Steve Happ Photography Ramblings and dissertations

May 9, 2009

Whistling Kite 090509

Filed under: Birds — Tags: , , — steve_happ @ 9:24 am

Whistling Kite(Haliastur sphenurus), 9th May, 2009

This morning I went to the Hunter Wetlands Centre, at Shortland, in Newcastle. There are usually a few Whistling Kites around, and today was no exception. In my estimation there were four separate Whistling Kites there at the Wetlands Centre today. Its distribution is all over Australia, and also in New Guinea and New Caledonia. They are usually in pairs, and today I saw a pair circling and playing a game where they almost collided, then fly on around in the circle in opposite directions. I am not sure if it was a courting display, just flirting, or siblings playing a game.

Whistling Kite

A distinguishing feature to identify the Whistling Kite is the soaring flight pattern. Its flight is buoyant and easy and it often soars to a great height. They feed on small mammals, birds, lizards, carrion, and insects. In lots of areas, rabbits are their chief prey.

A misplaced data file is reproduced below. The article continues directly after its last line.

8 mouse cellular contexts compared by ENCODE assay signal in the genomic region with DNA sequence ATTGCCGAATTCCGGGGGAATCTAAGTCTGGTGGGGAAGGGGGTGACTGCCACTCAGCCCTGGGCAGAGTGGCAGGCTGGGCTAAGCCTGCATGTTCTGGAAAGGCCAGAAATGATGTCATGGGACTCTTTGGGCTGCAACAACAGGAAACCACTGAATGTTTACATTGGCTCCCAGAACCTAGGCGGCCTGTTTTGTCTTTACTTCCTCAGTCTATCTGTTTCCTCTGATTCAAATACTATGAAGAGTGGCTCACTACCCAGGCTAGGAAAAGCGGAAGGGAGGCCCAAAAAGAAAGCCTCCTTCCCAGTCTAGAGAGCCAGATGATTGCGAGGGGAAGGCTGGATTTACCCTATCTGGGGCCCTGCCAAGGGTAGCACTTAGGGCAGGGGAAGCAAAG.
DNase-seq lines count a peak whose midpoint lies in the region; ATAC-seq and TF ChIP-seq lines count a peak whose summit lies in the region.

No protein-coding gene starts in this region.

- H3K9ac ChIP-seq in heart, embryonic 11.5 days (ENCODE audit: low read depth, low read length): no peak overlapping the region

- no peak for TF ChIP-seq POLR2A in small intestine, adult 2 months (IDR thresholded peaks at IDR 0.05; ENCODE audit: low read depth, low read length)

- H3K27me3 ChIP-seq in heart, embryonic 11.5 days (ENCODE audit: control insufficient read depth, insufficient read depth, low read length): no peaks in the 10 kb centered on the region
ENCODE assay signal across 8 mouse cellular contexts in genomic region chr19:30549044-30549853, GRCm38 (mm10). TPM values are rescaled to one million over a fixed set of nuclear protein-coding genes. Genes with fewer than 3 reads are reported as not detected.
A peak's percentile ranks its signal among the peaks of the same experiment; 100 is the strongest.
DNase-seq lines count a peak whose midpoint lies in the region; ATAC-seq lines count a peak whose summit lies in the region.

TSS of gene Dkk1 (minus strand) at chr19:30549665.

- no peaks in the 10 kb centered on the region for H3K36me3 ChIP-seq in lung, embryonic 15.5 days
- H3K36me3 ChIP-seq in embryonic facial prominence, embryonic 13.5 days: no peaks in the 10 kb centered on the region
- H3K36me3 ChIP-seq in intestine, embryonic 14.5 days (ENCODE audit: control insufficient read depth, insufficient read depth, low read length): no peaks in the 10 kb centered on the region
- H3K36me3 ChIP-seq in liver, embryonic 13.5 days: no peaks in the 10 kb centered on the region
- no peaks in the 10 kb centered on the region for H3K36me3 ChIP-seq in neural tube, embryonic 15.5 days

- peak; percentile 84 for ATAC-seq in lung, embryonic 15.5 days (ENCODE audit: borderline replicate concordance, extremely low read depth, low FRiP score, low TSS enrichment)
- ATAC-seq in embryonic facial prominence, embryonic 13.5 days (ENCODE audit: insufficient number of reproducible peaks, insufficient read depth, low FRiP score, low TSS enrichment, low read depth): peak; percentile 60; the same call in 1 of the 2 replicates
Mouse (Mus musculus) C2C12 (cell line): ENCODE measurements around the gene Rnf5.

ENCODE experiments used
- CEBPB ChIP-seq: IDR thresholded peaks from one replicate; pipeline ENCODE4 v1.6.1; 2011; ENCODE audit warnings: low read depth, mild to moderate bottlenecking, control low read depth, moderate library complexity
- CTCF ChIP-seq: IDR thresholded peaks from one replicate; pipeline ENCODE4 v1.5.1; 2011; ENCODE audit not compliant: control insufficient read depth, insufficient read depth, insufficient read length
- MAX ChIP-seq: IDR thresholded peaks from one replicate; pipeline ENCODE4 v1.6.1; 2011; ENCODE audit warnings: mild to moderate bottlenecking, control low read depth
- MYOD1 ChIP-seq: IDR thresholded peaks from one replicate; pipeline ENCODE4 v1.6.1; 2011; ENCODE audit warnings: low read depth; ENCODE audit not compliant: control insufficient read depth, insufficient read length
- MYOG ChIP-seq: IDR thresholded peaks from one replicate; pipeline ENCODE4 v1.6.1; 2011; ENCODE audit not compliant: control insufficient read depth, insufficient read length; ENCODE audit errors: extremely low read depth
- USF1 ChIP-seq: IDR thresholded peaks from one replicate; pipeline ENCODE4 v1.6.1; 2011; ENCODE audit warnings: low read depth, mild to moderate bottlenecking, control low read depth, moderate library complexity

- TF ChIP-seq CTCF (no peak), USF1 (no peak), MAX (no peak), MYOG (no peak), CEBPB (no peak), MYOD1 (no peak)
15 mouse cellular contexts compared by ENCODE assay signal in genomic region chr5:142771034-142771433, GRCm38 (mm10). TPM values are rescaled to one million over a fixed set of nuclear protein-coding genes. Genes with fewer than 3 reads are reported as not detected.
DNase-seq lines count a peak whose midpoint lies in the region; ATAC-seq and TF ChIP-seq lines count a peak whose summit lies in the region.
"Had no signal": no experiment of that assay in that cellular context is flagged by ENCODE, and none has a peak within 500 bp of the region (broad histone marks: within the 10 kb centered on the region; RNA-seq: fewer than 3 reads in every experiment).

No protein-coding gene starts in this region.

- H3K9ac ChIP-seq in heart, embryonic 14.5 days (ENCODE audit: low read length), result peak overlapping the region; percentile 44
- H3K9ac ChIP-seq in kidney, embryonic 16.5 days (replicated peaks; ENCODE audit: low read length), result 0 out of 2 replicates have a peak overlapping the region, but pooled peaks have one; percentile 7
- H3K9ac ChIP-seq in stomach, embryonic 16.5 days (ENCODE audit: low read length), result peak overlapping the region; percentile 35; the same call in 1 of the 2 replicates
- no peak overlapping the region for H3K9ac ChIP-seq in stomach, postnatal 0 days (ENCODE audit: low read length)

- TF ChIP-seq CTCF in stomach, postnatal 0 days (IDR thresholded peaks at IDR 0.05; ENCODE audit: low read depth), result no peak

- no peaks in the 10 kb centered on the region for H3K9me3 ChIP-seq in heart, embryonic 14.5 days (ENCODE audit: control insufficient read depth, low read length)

Whistling Kite

The habitat of the Whistling Kite is open woodlands, plains, streams, and swamps. They are also common around farmlands and roads where carrion can be found. They prefer tall trees for nesting, and the bulky nest platform is built of sticks up high, and sometimes can be re-used. The young stay with the parents after fledging for around two months.

Whistling Kite

Another identifying feature for the Whistling Kite is the silhouette or how they hold their wings. The Whistling Kite will hold its wings drooped in a glide.

Whistling Kite

The third feature of the Whistling Kite that will help to identify it is the length of the tail. Typically, the tail will be about 3 times the length of the head, with a rounded end. The most common raptor to be confused with the Whistling Kite is the Little Eagle, which has a shorter tail, and also a slightly different underwing pattern. Here is a photo of a Little Eagle(Hieraaetus morphnoides) to compare the underwing pattern and the length of the tail. Note the brown at the leading edge of the underwing.

Little Eagle

And now back to the Whistling Kite for the last photo of a bird looking for something to eat. He has got his eyes intently on the ground, looking for a feed.

Whistling Kite

The Whistling Kite is of the Family: Accipitridae and Order: Falconiformes.

Gordon Beruldsen, 1995, Which Bird of Prey is that? , Merino Lithographics. ISBN 0 646 26443 5
N.W. Cayley, 1931, What Bird is That?, Angus & Robertson.
Simpson & Day, Field Guide, ed 7.

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